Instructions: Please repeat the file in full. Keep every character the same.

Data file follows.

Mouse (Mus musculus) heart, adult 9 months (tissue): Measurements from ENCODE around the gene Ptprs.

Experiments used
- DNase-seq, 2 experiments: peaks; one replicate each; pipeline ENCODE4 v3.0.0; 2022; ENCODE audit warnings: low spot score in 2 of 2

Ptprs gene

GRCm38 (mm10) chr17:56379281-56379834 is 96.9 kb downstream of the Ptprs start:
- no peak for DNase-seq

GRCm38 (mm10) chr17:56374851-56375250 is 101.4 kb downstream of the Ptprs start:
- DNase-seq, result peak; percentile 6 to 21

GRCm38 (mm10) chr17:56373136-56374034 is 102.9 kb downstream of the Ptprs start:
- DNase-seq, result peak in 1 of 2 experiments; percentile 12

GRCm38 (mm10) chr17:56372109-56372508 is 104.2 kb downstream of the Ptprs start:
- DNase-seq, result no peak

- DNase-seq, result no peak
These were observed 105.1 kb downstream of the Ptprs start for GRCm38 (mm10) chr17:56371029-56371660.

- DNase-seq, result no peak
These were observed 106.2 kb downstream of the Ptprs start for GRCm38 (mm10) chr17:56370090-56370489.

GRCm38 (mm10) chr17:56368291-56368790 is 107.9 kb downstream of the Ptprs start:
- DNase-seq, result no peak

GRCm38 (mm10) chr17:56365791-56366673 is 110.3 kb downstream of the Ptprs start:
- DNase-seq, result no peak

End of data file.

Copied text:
Mouse (Mus musculus) heart, adult 9 months (tissue): Measurements from ENCODE around the gene Ptprs.

Experiments used
- DNase-seq, 2 experiments: peaks; one replicate each; pipeline ENCODE4 v3.0.0; 2022; ENCODE audit warnings: low spot score in 2 of 2

Ptprs gene

GRCm38 (mm10) chr17:56379281-56379834 is 96.9 kb downstream of the Ptprs start:
- no peak for DNase-seq

GRCm38 (mm10) chr17:56374851-56375250 is 101.4 kb downstream of the Ptprs start:
- DNase-seq, result peak; percentile 6 to 21

GRCm38 (mm10) chr17:56373136-56374034 is 102.9 kb downstream of the Ptprs start:
- DNase-seq, result peak in 1 of 2 experiments; percentile 12

GRCm38 (mm10) chr17:56372109-56372508 is 104.2 kb downstream of the Ptprs start:
- DNase-seq, result no peak

- DNase-seq, result no peak
These were observed 105.1 kb downstream of the Ptprs start for GRCm38 (mm10) chr17:56371029-56371660.

- DNase-seq, result no peak
These were observed 106.2 kb downstream of the Ptprs start for GRCm38 (mm10) chr17:56370090-56370489.

GRCm38 (mm10) chr17:56368291-56368790 is 107.9 kb downstream of the Ptprs start:
- DNase-seq, result no peak

GRCm38 (mm10) chr17:56365791-56366673 is 110.3 kb downstream of the Ptprs start:
- DNase-seq, result no peak